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Movie Review: Face/Off - a Twisted Tale of Shifting Perceptions
Guns, violence, explosions, surgery, romance, sex, blood - what could possibly be better? in this oldie-but-a-goodie (released in 1997) this film explores the human psyche in an extremely creative and never-before-seen manner - and gets the benefit of two gifted actors with a stellar supporting cast to bring the story to life in a heart-stopping, pulse-pounding beautiful portrayal of life, loss and destiny.
In the ultimate story of questioning your own identity, this film explores what it means to be yourself, defining who we are as much more than just our outward appearance. The characters are forced to engage with people who look like (and sometimes act like) their worst enemies in some scenarios, and to deal with someone who looks like a loved one who acts like an enemy. It demonstrates the crux of what it means to be a human being, and what defines us, forcing us to look deeper into others and also ourselves to discover who we really are - and who we want to be.
Sean Archer (John Travolta) is a seasoned FBI agent with a nemesis of epic proportions - Castor Troy (Nicholas Cage). Troy was responsible for the murder of Archer's son as an unexpected casualty - he was trying to assassinate Archer at the time. Archer hasn't let Castor out of his thoughts for a moment, and his family life and romantic life with his wife has suffered as a result.
In a crucial blowup between the two opposing factions, Troy's brother Pollux was captured by the FBI and Castor landed in a coma. The FBI's team of crack surgeons come up with an ingenues - and deadly - plan of attack. Archer will undergo surgery to remove his own face and physical characteristics and assume the appearance of Castor Troy so he can infiltrate the prison where Pollux is being held to uncover the location of a bomb planted somewhere in the greater Los Angeles area. Surgery completed, Archer becomes an unwitting pawn in a game of intrigue - with deadly consequences.
The main negative point that this film has is clearly the fact that it's completely unrealistic. This could never happen in the real world, despite the advances in the fields of medicine, science and technology. This doesn't detract from the film necessarily, but it does make it a bit more difficult to relate to. You want to believe that it's possible and that it's a classic good vs. evil vs. good commentary on our often violent and unrealistic lives - but it's not.
Some of the scenes are dramatically overblown, from boat chases, to the imagery at the very end when good wins out over evil - but I'm not positive that the unrealistic nature detracts from the film. It makes it somehow heightened and pronounced. It's like taking the wildest version you can imagine of good verses evil and squaring it - making it two times itself - and two times more effective. I think that the fact that the premise is so unbelievable actually works in its favor - it draws you in, and audience members find themselves torn between siding with the obvious "good" character who has his own personal demons and siding with the "bad" one, who despite his obvious shortcomings has genuine moments of compassion and humanity.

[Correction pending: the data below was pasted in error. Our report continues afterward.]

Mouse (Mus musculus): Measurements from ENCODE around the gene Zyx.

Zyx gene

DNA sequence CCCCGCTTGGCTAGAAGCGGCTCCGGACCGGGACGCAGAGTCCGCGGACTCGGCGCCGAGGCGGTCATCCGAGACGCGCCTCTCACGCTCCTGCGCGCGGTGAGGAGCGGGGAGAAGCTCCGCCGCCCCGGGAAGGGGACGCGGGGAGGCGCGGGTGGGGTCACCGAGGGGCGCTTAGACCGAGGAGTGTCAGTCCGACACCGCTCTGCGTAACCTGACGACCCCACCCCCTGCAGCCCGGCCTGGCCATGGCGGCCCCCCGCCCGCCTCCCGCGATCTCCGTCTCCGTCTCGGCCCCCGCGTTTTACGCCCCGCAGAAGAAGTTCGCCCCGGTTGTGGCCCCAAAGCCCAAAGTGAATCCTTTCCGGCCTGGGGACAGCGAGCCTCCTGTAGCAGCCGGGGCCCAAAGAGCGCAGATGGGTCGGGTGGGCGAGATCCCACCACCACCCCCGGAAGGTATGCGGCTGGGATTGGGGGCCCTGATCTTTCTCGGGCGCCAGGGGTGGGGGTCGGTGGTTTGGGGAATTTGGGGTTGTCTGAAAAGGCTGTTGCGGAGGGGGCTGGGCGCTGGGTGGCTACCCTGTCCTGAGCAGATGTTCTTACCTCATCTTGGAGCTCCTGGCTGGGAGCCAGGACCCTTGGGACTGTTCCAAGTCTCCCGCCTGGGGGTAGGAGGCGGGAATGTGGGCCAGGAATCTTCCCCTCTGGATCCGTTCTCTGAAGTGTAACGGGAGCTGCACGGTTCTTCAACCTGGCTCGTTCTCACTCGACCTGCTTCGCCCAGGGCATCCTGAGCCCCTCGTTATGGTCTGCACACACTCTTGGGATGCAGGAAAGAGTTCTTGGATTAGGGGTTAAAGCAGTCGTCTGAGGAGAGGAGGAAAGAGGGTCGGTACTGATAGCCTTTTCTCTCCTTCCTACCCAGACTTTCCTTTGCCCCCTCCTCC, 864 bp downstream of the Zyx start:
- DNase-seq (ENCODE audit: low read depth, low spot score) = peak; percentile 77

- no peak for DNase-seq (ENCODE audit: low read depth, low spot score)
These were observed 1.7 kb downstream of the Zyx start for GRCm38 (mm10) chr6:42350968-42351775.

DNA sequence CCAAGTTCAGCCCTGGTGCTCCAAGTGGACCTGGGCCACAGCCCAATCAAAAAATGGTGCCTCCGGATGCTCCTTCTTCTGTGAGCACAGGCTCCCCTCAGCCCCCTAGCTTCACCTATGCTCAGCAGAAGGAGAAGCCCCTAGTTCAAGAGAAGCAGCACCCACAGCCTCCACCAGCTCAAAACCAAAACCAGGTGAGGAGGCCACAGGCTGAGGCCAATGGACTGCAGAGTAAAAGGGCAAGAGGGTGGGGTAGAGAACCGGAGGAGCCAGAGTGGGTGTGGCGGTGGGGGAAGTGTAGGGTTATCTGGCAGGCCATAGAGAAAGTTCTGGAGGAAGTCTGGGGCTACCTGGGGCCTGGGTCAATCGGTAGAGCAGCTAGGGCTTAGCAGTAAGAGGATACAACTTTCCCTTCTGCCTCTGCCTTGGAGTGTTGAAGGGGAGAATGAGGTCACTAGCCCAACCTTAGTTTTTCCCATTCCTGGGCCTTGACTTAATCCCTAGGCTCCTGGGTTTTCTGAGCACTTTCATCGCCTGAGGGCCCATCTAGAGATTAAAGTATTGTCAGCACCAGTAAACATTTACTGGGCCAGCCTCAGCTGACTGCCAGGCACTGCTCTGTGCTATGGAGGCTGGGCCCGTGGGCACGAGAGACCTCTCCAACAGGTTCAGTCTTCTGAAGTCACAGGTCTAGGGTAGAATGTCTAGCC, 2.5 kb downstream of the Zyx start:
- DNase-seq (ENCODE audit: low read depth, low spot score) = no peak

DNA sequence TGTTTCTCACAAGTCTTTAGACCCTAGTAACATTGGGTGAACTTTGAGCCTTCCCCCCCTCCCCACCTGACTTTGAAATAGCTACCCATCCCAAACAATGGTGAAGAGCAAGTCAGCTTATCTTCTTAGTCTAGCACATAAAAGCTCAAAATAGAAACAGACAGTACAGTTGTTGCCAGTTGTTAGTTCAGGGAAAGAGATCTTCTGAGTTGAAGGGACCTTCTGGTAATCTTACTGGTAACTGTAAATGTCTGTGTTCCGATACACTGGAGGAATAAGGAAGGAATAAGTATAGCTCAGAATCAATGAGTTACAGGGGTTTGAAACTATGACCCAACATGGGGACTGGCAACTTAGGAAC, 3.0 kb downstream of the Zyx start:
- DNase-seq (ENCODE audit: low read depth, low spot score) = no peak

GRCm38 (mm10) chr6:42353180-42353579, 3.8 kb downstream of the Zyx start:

One of the main things that strikes me about this movie in general is the sheer beauty of the way that it's shot. It's full of horrible scenes of violence, but it's also full of wonderful moments of love, pure connection and human kindness - even from people who would normally be enemies, not unwitting allies.
The sheer brilliance of this film rests on the ability of both Cage and Travolta to not only bring their own unique characters to life, but to also mimic the unique characteristics of the other as well. Cage plays Travolta brilliantly, down to the last tortured soul moment. He is the epitome of good, while his face is synonymous with this families definition of evil. He is compassionate and caring, despite what his outward appearance dictates. Travolta, likewise, easily slips into the role of master villain, using and abusing his position of power and doing it all with a touch of flair - just like Cage portrayed it in the beginning of the film. The two of them play each other so beautifully that the dichotomy is remarkable.
Overall, this films bring to life the notion that it is truly what's on the inside that counts, no matter what our outward appearance says about who we are or how we're supposed to be.
I am notorious for watching movies over and over again, and I can honestly say that this is a film that never gets old. Every time I see it, I notice something new - or something that I previously overlooked gets brought to center-stage and catches my eye. The cinematography is brilliant and beautiful, and the characters do a stellar performance from the worst of the worst to the best of the best. It leaves the audience pondering a lot more than just the fact that this movie could never actually happen. It speaks to much deeper philosophical subjects if the audience is willing to engage and start thinking about what they movie is actually saying. Dig beneath the script, Dig beyond the character development and the scenery, etc - see what the movie is actually saying underneath. Explore your inner demons - and your outer ones.